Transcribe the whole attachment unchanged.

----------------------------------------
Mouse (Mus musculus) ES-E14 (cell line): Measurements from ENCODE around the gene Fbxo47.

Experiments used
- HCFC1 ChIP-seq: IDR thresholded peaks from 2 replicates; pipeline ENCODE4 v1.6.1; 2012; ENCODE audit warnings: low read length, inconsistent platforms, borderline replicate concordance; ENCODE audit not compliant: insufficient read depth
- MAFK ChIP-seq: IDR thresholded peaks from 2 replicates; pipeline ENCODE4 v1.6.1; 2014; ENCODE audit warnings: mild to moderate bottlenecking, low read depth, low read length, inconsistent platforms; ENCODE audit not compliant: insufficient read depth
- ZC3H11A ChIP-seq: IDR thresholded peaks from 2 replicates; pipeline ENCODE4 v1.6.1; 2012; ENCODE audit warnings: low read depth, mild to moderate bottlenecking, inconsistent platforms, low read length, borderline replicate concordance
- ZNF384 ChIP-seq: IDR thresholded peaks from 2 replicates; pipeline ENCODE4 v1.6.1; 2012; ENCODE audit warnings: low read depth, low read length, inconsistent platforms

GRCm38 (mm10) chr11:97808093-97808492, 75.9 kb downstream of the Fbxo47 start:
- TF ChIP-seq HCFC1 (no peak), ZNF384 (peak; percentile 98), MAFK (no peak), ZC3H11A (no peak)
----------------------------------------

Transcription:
Mouse (Mus musculus) ES-E14 (cell line): Measurements from ENCODE around the gene Fbxo47.

Experiments used
- HCFC1 ChIP-seq: IDR thresholded peaks from 2 replicates; pipeline ENCODE4 v1.6.1; 2012; ENCODE audit warnings: low read length, inconsistent platforms, borderline replicate concordance; ENCODE audit not compliant: insufficient read depth
- MAFK ChIP-seq: IDR thresholded peaks from 2 replicates; pipeline ENCODE4 v1.6.1; 2014; ENCODE audit warnings: mild to moderate bottlenecking, low read depth, low read length, inconsistent platforms; ENCODE audit not compliant: insufficient read depth
- ZC3H11A ChIP-seq: IDR thresholded peaks from 2 replicates; pipeline ENCODE4 v1.6.1; 2012; ENCODE audit warnings: low read depth, mild to moderate bottlenecking, inconsistent platforms, low read length, borderline replicate concordance
- ZNF384 ChIP-seq: IDR thresholded peaks from 2 replicates; pipeline ENCODE4 v1.6.1; 2012; ENCODE audit warnings: low read depth, low read length, inconsistent platforms

GRCm38 (mm10) chr11:97808093-97808492, 75.9 kb downstream of the Fbxo47 start:
- TF ChIP-seq HCFC1 (no peak), ZNF384 (peak; percentile 98), MAFK (no peak), ZC3H11A (no peak)